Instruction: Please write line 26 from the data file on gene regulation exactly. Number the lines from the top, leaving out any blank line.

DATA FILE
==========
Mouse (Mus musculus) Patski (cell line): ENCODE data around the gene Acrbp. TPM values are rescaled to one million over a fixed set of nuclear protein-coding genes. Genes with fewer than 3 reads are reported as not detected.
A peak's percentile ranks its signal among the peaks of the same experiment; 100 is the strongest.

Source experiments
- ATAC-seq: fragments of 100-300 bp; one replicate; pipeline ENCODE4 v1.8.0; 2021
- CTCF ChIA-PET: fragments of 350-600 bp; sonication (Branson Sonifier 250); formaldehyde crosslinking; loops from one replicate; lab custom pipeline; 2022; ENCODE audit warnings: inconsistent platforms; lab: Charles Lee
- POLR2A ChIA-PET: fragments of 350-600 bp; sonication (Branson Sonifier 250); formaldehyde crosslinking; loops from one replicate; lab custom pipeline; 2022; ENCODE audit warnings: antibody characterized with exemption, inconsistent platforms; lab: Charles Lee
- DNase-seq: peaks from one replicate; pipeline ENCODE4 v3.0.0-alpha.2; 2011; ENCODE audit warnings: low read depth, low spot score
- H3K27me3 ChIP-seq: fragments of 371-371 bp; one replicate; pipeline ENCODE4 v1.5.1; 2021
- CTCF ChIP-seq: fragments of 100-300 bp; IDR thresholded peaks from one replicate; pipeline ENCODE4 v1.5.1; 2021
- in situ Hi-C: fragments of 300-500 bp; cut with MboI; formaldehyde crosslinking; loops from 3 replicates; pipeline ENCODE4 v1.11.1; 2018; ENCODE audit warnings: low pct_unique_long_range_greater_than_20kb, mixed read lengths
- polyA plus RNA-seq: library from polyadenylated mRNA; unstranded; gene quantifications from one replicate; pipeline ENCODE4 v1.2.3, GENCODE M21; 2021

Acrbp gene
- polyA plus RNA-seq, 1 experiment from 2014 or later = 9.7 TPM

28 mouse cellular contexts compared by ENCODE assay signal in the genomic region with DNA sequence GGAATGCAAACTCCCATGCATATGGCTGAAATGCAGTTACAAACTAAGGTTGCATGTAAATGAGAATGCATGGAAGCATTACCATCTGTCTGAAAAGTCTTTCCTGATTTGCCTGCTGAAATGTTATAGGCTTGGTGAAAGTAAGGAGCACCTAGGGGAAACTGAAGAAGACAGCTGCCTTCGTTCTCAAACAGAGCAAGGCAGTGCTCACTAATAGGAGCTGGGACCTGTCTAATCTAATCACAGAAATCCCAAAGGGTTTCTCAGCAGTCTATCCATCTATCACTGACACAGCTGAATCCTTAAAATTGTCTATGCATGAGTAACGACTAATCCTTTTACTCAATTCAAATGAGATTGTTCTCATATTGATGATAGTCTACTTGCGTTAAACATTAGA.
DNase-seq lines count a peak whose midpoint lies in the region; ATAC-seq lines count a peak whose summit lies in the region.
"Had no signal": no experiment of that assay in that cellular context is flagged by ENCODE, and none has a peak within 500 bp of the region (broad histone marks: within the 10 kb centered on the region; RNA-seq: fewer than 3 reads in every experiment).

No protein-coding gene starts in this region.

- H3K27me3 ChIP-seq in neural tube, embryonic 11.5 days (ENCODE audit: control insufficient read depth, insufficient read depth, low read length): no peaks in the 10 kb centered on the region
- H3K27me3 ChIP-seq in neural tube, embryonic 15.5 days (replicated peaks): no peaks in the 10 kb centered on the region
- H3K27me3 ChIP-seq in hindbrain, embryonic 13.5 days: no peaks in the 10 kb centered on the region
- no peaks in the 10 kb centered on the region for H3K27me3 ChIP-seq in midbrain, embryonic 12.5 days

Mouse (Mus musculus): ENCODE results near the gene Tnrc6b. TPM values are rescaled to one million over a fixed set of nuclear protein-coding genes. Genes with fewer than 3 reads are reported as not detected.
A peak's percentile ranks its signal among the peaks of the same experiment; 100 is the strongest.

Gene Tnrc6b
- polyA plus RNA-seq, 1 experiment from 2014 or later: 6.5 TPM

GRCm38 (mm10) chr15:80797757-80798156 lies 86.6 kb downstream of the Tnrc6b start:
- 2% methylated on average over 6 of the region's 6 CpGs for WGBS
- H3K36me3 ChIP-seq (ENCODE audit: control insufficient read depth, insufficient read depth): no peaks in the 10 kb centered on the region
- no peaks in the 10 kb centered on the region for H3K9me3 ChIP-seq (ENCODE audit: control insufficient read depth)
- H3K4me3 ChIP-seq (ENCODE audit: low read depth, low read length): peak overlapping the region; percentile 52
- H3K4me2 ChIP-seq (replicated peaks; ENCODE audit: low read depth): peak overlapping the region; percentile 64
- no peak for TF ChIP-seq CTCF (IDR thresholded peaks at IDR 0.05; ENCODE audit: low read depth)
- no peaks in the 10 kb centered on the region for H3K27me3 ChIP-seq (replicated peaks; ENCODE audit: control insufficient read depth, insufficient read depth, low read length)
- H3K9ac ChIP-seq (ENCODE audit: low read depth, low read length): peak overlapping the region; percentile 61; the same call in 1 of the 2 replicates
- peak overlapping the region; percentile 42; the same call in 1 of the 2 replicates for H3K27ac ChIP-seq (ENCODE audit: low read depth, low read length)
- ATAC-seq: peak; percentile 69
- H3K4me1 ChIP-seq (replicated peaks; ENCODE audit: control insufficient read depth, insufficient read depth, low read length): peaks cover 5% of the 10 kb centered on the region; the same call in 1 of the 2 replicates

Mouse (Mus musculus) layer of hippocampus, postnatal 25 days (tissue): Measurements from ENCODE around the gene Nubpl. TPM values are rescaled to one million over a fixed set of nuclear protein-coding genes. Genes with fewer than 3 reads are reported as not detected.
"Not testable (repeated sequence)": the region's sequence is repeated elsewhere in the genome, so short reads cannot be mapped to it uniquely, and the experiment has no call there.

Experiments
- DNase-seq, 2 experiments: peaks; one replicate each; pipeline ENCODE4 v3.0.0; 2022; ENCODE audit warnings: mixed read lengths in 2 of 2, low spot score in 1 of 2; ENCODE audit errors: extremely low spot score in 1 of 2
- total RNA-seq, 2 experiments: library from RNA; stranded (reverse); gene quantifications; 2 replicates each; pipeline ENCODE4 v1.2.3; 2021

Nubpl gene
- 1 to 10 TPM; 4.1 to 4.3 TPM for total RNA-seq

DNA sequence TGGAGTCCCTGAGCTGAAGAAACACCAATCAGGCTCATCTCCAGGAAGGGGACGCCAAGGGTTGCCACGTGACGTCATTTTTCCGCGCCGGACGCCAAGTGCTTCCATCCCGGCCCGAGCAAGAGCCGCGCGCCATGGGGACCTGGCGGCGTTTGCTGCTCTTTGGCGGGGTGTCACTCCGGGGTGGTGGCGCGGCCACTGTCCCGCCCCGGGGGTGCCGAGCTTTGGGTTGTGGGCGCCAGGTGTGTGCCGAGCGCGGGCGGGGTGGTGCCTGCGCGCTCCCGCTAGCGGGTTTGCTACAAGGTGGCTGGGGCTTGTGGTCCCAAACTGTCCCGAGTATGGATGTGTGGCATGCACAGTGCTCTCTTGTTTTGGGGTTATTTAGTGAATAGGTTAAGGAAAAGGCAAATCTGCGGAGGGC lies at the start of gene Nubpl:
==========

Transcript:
GRCm38 (mm10) chr15:80797757-80798156 lies 86.6 kb downstream of the Tnrc6b start: